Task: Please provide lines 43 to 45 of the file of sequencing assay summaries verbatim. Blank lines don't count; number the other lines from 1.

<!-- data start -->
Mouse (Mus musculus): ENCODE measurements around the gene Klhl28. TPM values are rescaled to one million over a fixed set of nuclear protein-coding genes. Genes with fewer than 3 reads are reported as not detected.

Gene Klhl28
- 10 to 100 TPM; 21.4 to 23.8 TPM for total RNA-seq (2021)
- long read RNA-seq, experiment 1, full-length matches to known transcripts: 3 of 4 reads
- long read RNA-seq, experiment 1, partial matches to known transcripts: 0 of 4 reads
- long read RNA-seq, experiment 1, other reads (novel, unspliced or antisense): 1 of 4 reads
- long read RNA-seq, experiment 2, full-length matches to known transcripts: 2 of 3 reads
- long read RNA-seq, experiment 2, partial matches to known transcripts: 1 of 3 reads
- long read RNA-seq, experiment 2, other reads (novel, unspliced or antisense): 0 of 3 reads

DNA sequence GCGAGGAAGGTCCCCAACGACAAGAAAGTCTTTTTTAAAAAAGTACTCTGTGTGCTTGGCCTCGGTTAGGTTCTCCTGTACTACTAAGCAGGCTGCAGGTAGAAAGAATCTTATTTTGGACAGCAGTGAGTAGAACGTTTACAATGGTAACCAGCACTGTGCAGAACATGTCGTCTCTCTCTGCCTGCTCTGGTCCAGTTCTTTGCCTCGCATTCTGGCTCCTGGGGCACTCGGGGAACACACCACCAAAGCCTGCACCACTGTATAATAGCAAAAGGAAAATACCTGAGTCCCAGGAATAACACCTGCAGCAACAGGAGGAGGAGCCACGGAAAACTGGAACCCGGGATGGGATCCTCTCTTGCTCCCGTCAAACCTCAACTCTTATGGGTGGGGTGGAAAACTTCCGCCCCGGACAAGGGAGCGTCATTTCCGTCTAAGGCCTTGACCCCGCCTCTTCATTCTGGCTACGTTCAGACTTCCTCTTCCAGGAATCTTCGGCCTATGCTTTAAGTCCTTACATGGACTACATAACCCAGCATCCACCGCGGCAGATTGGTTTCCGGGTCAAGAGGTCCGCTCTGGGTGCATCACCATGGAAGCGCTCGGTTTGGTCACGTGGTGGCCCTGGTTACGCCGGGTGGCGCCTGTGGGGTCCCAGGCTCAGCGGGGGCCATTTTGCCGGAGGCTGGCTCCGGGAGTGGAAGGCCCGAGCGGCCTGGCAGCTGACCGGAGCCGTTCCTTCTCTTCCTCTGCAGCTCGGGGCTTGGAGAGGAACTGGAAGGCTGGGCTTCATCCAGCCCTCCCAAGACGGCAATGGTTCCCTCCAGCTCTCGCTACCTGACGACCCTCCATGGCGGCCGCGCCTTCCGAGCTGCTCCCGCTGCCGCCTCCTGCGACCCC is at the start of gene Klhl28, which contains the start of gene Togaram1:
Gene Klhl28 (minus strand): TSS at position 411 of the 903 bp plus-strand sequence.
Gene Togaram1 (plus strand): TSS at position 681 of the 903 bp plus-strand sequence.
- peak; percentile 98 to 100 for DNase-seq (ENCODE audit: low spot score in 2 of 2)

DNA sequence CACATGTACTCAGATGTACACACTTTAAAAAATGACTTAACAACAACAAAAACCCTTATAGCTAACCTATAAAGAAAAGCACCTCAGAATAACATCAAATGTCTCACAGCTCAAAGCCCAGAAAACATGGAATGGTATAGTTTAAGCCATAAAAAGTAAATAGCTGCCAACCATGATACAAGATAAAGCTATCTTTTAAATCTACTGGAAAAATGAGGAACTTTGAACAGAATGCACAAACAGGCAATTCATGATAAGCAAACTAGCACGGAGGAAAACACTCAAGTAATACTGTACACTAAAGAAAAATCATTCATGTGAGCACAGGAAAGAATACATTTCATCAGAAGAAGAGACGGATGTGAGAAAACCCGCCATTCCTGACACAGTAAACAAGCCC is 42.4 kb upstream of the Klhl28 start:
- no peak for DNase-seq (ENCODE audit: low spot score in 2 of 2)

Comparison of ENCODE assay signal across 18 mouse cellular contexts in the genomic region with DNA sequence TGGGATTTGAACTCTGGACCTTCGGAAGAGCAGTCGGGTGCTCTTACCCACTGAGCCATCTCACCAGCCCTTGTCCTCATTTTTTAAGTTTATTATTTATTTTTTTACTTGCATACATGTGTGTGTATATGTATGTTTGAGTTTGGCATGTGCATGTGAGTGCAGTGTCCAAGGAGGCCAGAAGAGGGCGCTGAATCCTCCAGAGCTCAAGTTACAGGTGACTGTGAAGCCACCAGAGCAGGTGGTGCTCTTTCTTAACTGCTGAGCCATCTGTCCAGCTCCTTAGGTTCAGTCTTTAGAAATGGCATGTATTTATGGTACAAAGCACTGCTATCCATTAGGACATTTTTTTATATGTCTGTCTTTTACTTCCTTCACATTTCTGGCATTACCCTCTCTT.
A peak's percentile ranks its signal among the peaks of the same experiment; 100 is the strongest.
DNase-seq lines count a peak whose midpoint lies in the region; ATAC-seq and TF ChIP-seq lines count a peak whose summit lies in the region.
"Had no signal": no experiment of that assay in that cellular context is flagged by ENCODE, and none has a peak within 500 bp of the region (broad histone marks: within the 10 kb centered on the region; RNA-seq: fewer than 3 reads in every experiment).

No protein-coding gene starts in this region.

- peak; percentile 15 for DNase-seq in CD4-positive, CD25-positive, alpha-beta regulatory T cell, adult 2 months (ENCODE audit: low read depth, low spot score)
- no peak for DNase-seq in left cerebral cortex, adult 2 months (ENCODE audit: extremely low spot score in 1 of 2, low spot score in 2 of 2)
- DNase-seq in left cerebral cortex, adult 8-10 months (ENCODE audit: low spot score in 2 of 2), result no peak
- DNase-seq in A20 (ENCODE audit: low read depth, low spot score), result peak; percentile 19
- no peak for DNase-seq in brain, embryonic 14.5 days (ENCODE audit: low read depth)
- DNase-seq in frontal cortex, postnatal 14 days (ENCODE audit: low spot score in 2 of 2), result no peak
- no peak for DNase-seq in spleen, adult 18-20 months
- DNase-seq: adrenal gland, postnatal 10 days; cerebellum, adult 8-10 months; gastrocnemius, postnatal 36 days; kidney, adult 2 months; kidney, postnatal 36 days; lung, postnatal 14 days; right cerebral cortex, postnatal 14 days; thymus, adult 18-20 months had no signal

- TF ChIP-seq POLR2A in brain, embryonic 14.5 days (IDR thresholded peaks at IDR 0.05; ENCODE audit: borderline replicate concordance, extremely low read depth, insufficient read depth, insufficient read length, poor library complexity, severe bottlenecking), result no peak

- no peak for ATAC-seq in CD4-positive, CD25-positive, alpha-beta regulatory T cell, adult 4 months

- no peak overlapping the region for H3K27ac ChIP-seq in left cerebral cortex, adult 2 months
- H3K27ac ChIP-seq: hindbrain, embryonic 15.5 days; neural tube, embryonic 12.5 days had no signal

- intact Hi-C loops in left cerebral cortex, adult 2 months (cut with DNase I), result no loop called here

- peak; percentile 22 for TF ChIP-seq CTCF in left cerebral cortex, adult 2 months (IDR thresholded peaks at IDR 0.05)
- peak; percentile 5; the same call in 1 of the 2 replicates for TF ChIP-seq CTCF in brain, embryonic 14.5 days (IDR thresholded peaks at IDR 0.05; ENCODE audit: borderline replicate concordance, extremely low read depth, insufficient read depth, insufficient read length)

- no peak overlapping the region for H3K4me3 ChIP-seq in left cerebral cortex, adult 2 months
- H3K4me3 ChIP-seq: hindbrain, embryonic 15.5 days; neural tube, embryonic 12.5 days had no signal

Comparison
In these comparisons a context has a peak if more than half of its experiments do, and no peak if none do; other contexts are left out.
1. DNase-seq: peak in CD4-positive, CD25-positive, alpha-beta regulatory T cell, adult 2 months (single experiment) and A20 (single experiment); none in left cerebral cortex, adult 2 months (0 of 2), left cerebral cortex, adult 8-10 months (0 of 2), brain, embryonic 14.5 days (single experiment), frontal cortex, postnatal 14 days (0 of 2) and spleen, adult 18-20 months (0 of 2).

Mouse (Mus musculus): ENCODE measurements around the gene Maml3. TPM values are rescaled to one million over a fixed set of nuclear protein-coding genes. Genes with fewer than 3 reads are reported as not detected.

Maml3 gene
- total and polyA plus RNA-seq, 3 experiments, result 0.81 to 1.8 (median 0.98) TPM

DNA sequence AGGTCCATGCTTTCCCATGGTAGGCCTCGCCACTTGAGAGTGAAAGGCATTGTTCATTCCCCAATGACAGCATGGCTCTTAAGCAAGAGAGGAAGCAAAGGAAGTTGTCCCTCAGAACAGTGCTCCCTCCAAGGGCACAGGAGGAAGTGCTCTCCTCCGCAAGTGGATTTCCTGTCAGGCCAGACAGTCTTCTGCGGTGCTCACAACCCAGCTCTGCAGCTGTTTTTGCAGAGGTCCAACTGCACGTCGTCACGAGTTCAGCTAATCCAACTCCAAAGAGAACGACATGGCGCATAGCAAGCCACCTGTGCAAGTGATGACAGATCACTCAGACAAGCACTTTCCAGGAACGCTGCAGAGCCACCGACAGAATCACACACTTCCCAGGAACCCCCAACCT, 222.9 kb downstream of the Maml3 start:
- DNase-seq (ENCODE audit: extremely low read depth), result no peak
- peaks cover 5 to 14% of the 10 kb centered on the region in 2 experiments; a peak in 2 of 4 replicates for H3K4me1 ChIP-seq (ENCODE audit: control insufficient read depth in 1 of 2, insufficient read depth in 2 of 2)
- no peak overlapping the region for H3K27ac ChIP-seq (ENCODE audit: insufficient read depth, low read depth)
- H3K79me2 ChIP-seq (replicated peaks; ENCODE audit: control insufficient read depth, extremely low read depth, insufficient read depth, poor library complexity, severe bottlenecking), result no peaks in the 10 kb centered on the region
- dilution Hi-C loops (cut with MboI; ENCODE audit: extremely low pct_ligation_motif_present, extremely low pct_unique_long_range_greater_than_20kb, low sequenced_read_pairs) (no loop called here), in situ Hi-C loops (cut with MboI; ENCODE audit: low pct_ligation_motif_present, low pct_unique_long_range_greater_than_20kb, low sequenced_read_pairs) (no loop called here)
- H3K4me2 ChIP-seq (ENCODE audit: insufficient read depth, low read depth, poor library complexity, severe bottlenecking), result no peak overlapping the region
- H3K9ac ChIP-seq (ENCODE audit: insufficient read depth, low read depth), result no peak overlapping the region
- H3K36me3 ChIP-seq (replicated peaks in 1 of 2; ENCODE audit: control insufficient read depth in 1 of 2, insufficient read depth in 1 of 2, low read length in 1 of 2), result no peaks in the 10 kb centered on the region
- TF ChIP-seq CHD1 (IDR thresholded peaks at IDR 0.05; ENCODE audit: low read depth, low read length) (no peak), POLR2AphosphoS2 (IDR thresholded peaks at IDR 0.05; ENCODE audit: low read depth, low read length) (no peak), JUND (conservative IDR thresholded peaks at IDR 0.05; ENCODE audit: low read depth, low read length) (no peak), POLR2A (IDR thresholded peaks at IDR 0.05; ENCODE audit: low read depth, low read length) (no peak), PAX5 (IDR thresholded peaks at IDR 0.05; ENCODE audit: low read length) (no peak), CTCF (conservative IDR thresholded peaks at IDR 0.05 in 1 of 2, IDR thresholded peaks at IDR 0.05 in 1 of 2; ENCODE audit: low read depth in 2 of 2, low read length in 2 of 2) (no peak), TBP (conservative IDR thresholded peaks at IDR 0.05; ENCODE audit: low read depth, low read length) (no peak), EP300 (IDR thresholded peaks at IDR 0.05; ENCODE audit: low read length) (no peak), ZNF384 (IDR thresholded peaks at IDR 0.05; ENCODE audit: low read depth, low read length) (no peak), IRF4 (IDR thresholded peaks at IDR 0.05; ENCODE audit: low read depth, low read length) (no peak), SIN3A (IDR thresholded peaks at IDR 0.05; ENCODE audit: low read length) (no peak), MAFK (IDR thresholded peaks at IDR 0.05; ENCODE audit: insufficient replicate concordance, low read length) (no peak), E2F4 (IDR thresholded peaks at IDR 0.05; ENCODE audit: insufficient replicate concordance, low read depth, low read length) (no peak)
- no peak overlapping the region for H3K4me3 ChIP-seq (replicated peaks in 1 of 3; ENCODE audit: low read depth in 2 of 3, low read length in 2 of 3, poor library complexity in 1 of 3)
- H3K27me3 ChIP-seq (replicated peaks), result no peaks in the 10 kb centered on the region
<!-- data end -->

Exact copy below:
- total and polyA plus RNA-seq, 3 experiments, result 0.81 to 1.8 (median 0.98) TPM

DNA sequence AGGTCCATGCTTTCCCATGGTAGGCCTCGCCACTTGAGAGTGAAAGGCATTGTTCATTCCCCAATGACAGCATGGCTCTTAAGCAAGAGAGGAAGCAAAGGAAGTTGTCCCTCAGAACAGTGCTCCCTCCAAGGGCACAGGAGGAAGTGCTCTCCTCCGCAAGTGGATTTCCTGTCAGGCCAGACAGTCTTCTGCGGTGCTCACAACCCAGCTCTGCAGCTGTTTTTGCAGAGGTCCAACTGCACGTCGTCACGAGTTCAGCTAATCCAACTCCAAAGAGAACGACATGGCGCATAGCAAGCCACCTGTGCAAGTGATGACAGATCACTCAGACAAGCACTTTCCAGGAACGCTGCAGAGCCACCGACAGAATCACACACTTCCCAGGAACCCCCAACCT, 222.9 kb downstream of the Maml3 start:
- DNase-seq (ENCODE audit: extremely low read depth), result no peak